Nvidia’s focus at their CES 2016 press conference last night, presented by CEO Jen-Hsun Huang, wasn’t on its legendary video cards made for gamers; instead, they unveiled their new deep-learning computer, the Drive PX 2. This processor possesses the power to run an artificial intelligence framework, called the DriveNet, within self-driving cars, all part of an ecosystem called DriveWorks that Nvidia has been developing over the last few years. They unveiled their plan as a vision for what self-driving cars can and should be, and it was positively fascinating. Nvidia’s goal is a driver-free car, one where the car is truly our vehicle and not a tool we have to control.
Nvidia’s vision for self-driving vehicles starts with a three-point wish: safer driving, new mobility services and urban redesign. They detailed how today’s artificial intelligences are better at perceiving images than humans can, and they react faster to information via their super-computing processor design for the Drive PX 2. The Drive PX 2 is the size of a lunchbox, an extreme downsize from the Google automated driving computers that take up the entire trunk. It runs on 12 CPU cores, 4 Pascal GPUs, processes at the speed of 8 teraflops and learns on the job (similar to Tesla’s Model S Autopilot), uploading new situations and its solutions to the DriveWorks cloud so the rest of the network can download its knowledge, kind of like a self-driving car hivemind. To put its power in perspective, the Drive PX 2 is equivalent to 150 Macbook Pros running simultaneously.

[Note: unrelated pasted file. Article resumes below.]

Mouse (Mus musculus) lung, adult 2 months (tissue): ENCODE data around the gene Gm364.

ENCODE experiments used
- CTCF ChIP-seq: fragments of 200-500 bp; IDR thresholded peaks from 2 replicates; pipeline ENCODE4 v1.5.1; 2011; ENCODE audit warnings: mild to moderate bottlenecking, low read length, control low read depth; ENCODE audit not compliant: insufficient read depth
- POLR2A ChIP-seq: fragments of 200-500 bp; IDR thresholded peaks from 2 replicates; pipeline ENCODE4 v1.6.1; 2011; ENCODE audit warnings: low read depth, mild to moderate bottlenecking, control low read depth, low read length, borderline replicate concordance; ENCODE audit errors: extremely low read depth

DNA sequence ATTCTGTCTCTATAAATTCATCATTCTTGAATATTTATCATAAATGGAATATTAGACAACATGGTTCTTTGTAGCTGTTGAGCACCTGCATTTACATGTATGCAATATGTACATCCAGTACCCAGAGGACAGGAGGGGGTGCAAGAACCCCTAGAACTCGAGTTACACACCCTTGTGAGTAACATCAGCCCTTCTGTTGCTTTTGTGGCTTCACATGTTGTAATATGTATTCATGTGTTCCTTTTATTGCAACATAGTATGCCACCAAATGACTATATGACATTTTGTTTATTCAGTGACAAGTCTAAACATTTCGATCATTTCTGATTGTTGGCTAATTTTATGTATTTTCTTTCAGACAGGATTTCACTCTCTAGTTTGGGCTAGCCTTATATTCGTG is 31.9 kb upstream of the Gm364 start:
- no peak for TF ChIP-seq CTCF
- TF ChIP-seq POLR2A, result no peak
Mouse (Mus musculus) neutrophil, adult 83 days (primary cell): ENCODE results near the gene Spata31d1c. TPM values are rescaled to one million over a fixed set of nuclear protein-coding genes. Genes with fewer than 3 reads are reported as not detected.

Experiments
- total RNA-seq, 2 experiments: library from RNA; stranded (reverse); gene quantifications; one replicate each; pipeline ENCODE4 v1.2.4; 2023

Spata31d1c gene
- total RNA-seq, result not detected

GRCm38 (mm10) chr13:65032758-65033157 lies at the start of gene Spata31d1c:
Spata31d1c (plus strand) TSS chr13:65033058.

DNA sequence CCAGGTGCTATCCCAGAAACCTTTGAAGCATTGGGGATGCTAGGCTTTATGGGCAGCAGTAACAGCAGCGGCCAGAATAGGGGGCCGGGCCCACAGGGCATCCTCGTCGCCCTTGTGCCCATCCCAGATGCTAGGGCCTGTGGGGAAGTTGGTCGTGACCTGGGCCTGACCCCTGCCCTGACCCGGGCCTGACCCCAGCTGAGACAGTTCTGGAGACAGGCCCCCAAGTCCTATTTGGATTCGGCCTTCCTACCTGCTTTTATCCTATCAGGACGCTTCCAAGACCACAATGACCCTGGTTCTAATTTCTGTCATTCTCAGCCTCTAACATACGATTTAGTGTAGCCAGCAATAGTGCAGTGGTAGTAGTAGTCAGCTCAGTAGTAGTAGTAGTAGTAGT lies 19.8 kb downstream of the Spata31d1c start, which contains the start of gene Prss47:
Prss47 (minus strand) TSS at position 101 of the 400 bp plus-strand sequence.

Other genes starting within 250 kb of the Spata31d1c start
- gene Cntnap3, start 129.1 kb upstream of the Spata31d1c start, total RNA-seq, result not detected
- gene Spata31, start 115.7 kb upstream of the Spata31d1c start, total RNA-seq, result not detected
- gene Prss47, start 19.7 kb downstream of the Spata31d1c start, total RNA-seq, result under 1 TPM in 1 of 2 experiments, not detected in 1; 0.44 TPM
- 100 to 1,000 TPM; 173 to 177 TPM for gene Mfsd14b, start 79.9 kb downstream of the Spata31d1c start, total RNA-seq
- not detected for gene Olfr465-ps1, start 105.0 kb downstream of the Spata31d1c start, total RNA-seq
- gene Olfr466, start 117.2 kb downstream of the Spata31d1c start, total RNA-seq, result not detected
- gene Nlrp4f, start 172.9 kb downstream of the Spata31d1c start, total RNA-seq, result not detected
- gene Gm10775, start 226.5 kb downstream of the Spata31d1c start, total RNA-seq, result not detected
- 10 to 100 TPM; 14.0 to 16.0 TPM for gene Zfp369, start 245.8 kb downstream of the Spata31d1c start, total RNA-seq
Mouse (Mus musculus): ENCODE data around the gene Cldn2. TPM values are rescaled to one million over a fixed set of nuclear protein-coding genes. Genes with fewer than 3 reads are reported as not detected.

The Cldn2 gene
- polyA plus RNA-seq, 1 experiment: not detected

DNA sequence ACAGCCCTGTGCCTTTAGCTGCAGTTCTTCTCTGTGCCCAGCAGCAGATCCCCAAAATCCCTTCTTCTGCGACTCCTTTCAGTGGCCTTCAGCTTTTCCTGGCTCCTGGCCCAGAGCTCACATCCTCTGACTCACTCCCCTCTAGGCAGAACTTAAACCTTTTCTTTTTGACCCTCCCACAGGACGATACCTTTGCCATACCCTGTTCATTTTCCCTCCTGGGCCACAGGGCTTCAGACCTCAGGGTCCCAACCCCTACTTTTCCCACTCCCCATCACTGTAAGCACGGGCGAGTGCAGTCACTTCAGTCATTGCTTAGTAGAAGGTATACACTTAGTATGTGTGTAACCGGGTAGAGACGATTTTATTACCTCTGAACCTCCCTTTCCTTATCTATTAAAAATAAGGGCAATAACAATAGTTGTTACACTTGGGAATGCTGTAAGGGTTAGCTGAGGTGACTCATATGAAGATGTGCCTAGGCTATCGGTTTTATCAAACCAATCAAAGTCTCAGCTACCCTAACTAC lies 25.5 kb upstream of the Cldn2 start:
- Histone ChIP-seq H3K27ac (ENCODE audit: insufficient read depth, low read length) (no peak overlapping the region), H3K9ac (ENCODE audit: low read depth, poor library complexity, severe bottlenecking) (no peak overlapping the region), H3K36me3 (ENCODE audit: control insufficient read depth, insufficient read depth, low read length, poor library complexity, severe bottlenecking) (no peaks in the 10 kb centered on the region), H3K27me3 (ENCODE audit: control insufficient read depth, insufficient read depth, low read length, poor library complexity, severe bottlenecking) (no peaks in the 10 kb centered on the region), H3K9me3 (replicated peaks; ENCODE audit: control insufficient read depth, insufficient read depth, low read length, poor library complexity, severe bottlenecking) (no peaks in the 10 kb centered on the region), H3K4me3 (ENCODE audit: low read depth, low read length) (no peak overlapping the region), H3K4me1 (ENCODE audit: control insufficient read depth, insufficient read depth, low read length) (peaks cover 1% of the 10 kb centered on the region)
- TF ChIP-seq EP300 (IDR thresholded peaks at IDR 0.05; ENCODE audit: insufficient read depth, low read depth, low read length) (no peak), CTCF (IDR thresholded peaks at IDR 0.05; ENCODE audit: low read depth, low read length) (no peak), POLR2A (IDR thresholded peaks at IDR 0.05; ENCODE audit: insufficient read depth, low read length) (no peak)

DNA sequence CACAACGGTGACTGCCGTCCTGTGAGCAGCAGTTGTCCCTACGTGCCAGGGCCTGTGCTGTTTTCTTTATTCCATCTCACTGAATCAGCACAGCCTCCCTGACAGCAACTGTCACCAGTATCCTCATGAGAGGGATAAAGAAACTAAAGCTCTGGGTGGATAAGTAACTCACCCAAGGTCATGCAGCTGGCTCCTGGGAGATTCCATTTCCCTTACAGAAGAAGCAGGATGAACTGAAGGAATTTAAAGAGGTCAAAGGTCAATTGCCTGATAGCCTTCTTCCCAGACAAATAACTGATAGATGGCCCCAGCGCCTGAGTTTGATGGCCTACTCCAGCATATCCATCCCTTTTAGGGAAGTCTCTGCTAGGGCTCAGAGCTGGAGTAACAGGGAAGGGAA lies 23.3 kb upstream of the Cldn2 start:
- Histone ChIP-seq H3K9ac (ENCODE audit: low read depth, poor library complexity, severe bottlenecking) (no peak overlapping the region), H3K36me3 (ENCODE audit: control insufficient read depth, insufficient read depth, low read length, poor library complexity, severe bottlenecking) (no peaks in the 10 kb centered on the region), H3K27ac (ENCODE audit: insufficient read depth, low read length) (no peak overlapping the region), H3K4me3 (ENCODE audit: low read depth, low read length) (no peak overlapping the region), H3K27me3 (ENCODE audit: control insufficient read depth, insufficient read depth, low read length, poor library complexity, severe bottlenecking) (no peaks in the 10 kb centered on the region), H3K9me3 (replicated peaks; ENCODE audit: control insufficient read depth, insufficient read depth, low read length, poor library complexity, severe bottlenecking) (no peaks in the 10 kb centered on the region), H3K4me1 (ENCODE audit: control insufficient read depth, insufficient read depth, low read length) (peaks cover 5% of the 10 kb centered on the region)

The press conference gave us a preview of the self-driving UI with a giant version of an updated dashboard, showing a digital version of the car being driven with its perceived environment loading in around it and its speed, with another screen showing the GPS map of the car’s route. They showed us how the car perceives its environment with 360-degree cameras, how it corrects GPS errors in real time and how it categorizes the objects it perceives into classes, like cars, people and other stationary objects.
The biggest announcement of the press conference was Nvidia’s partnership with Volvo, which will be the first company to use the Drive PX 2 in testing and design. After the conference, Nvidia released a more detailed statement regarding their relationship with Volvo and a timeline for production. Volvo plans to release 100 Volvo XC90 SUVs, road-ready, next year as part of their Drive Me autonomous car pilot program (and let’s hope they include that Netflix dashboard in their design).
In other exciting car news, Faraday Future unveiled their FFZero1 concept vehicle design last night, and while they didn’t say it outright, we can only assume their future consumer designs will include some kind of automated driving software.
Are you a fan of Nvidia graphics cards and processors? Are you excited for self-driving cars? Let us know in the comments!